1 – This was Joseph’s opinion – and he was wrong.  (Not very satisfying, especially given D&C 131)

2 – Exalted couples giving birth to …. resurrected, exalted beings?  (Not very satisfying either.  Seems a short circuit of the Plan of Salvation.)

3 – Exalted couples giving birth to spirit body offspring.  (This sounds more like it.)

Now, I realize that the quote from above speaks only to the eternal future, and not directly to the eternal past.  But given some statements from the KFD, would we not suppose that the same pattern also went on before?

Does this quote not provide some evidence of Joseph teaching something along the lines of spirit birth?

An Outline for a Possible SMPT Paper

There is a call for papers for the Society for Mormon Philosophy and Theology annual meetings that MattW announced here.  When I saw that the theme was “The Measure of Their Creation—Theological Anthropology”, and that one of the suggested topics was spirit birth, I got a bit excited.  Spirit birth was among my favorite blogging topics, and several of my posts on this topic can be read here.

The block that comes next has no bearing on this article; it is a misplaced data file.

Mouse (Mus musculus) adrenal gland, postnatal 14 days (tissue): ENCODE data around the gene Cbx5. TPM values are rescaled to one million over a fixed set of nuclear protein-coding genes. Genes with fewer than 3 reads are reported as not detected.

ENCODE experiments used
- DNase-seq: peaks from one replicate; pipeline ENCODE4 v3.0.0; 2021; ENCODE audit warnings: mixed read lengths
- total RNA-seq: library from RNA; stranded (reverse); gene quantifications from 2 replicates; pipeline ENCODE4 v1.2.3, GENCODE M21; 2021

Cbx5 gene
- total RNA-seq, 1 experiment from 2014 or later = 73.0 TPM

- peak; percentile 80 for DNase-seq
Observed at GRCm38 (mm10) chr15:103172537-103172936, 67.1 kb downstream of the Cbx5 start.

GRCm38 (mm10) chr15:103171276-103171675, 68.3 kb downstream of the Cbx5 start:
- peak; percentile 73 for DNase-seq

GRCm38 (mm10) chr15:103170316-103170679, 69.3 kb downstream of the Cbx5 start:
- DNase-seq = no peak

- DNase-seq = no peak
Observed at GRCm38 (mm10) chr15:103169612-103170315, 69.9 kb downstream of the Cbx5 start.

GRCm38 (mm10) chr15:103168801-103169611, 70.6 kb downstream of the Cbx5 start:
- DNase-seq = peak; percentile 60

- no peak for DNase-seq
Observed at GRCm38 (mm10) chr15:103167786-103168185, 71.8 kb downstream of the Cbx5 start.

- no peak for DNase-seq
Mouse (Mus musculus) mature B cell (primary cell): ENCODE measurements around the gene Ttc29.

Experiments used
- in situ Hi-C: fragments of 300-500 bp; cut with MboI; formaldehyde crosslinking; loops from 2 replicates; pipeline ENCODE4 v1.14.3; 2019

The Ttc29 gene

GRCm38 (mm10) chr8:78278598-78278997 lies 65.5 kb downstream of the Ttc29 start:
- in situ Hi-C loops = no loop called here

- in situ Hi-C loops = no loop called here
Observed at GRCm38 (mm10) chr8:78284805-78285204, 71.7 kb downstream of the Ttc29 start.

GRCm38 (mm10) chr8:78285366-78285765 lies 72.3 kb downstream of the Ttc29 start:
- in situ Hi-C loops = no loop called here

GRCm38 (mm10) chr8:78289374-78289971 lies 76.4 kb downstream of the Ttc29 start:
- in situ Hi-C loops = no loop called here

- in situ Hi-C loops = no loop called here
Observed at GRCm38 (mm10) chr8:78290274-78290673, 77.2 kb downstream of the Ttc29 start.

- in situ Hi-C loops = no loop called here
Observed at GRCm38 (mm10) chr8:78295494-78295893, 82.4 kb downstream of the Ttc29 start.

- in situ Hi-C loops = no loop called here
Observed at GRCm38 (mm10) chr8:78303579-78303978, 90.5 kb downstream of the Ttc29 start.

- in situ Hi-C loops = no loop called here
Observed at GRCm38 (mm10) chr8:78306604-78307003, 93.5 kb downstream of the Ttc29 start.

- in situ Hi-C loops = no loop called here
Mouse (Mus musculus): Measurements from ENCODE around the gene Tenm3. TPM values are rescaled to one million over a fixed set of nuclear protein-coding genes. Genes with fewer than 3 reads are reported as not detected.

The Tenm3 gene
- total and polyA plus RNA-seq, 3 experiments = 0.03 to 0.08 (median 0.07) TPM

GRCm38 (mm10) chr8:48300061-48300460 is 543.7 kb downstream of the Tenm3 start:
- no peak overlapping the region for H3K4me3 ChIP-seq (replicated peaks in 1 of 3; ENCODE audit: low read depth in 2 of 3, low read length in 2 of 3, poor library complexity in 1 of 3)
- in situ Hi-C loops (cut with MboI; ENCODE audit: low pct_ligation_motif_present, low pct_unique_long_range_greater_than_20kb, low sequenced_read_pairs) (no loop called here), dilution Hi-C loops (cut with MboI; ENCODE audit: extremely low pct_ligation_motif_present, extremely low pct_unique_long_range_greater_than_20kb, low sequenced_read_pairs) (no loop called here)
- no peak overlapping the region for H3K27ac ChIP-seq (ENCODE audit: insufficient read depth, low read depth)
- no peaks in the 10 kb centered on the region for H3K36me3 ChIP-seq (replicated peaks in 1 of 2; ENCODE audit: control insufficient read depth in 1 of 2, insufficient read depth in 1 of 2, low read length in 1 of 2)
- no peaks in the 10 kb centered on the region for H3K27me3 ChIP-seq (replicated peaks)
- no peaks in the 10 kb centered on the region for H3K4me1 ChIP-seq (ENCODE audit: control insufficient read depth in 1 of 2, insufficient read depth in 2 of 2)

I have never submitted a paper to anything like this before, and I readily admit that I am likely not up to the task of putting together a paper that will meet the appropriate standards.  But since this is a topic that interests me, and because I have been wanting to piece together the ideas and thoughts of all the posts and comments on this topic – I think I am going to make a go of it.

I thought I might spit out a possible outline for such a paper in this post, and solicit advice from any who care to give it.  I might organize such a paper thus:

Establish that literal spirit birth is a legitimate idea in Mormonism

- Key scriptures (Heb 12, Rom 8 etc.)
– Proclamation, TTTF
– BH Roberts, Truman Madsen, Brigham Young, John Widtsoe quotes

Discuss theological Implications

- Necessity of a tripartite model
– Relationship between God and Man
– Christ as Elder Brother
– Eternal families and Exaltation

Common Objections

- Sexual relations and viviparous birth for Heavenly parents
– Billions + of spirit offspring
– Resurrected being giving birth to spirit bodies
– Why did it take so long?
– Fixed/finite number of intelligences

Alternative View

- Spirit adoption
– Advantages/disadvantages

Conclusions

 

So, feel free to mock me, give me encouragement and advice, ignore me.  Whatever you want.

Reviewing ‘Eternal Man’ Part 7 – Revelation and Self-Revelation

The last of a seven part series.  See 1, 2, 3, 4, 5, 6, 7.